0
$\begingroup$

There are a lot of queries on fft frequency all over the web. I guess the following point not discussed anywhere explicitly. Hope someone can provide an insight here.

If we have and even number of data points, N=10, the fft complex output arranges the data as

fft = [c0, c1, c2, c3, c4, c-5, c-4, c-3, c-2, c-1],

where the complex numbers corresponding to positive and negative frequencies. I read somewhere that MATLAB calculates the negative coefficient first, hence we have c-5 but not c5. The author did not explain the reason.

Point no. 1, that the values are not symmetric, there is an extra c-5.

When we wish to make two-sided frequency spectrum, the frequency axis ranges from [-(N/2): (N/2)-1]*Fs/ N. Fs is the sampling rate, N is the number of even data points.

If we wish to make a one-sided positive frequency spectrum, should we choose

A) [0:(N/2)]*Fs/N and ignore the fact the we are using the values corresponding to the negative frequency axis, given that the data is a real number and it is just a mirror image.

B) [0: (N/2)-1]*Fs/N represents the true positive frequency axis?

If Fs= 250 Hz, the true positive frequency axis will end at 124.9980 Hz

If we happen to choose the negative frequency axis values and ignore the frequency sign, the frequency axis ends at 125 Hz exactly.

The same data when plotted in OriginPro ends the frequency axis at 125 Hz when plotted single sidedly.

Which approach (A) or (B) is rigorously correct, and why would OriginPro plot the frequency upto 125 Hz?

$\endgroup$
  • $\begingroup$ You might find this answer really helpful as well: dsp.stackexchange.com/questions/59305/… $\endgroup$ – Cedron Dawg Jul 7 at 17:35
  • $\begingroup$ I would say you are better off learning what the DFT actually means and how it works, then deal with MATLAB idiosyncrasies. Your referenced paper attempts to do both at once. Read the beginning of 3. The links I have already given should give you a good start. Of course, I also recommend my blog articles where you will find cutting edge formulas derived from scratch: dsprelated.com/blogs-1/nf/Cedron_Dawg.php They are listed in reverse chronological order, so go to page two at the bottom to start. Good luck, I'm gone for a while. $\endgroup$ – Cedron Dawg Jul 7 at 18:02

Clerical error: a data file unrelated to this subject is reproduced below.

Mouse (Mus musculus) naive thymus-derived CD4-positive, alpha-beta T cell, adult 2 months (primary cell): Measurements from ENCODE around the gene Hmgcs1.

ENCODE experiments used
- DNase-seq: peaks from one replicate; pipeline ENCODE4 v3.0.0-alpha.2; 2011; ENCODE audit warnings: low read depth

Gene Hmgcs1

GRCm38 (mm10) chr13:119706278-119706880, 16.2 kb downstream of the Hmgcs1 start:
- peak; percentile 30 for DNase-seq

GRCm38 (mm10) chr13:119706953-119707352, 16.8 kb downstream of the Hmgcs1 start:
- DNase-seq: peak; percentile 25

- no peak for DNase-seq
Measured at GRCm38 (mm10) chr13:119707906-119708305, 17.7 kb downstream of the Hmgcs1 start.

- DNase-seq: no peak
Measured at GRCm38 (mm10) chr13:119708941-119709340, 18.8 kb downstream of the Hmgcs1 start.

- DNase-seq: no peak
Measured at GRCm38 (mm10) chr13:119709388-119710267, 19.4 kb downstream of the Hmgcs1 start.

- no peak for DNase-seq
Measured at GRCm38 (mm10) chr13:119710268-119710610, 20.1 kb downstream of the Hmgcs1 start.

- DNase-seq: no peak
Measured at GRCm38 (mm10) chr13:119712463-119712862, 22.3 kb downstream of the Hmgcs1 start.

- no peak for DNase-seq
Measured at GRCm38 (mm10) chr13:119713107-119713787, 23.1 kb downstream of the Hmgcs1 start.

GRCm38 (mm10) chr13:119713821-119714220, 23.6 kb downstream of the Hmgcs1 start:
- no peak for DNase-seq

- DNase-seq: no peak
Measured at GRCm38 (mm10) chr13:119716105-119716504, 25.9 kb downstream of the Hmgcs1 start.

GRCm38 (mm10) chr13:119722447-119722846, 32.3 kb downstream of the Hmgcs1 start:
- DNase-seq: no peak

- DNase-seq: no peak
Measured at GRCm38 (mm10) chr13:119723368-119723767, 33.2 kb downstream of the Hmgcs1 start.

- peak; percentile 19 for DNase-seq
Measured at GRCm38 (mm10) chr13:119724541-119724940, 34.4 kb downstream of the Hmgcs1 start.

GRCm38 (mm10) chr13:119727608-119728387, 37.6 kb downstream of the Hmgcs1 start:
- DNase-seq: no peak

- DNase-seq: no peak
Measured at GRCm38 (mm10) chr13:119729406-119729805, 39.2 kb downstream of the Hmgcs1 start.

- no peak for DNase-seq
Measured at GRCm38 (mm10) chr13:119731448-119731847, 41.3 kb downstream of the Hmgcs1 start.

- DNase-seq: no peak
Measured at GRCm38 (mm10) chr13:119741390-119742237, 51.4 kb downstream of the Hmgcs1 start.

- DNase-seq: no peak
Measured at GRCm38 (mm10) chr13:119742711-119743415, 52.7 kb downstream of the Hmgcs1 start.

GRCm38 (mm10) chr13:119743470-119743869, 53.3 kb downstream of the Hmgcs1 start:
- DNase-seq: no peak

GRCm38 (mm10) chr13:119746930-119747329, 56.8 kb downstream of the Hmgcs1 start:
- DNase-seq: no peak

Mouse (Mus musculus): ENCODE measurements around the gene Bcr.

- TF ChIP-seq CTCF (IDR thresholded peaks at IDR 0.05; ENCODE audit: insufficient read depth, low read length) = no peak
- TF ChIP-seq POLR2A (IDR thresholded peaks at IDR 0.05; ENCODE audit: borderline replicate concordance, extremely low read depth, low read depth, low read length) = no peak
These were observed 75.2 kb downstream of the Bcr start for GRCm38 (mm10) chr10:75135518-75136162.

• 1
    $\begingroup$ MATLAB actually calculates [c0, c1, c2, c3, c4, c5, c6, c7, c8, c9]. The negative frequencies are the result of an interpretation based on the modulo N nature of the DFT. You can use fftshift to slide the values around in the vector. so the c0 is at the "center". $\endgroup$ – Cedron Dawg Jul 7 at 18:10
  • $\begingroup$ @CedronDawg, Your blogs are useful. I was reading your first one. Just a short historical note (since I like sci history). You wrote "The variable i stands for the square root of negative one. This is the American convention. The European convention uses the letter j". I have written an answer on the history of i and j in another forum. It is the other way round. hsm.stackexchange.com/questions/9654/… . $\endgroup$ – M. Farooq Jul 8 at 4:38
  • $\begingroup$ Thank you. You are the first to call me out on that. I correct it in my last blog (which you should probably read second). "i" is generally used by mathematicians, and "j" by engineers, particularly electrical engineer, since "I" (and sometimes "i") is used for current (amperage). Your paper misses the split issue I raised. If you are going to zero pad your DFT results and then apply the inverse DFT, you should split the they Nyquist value in half. There is no need to rotate the values in the vector either, you can just slide the upper half up and insert the zeroes in the center. $\endgroup$ – Cedron Dawg Jul 8 at 11:41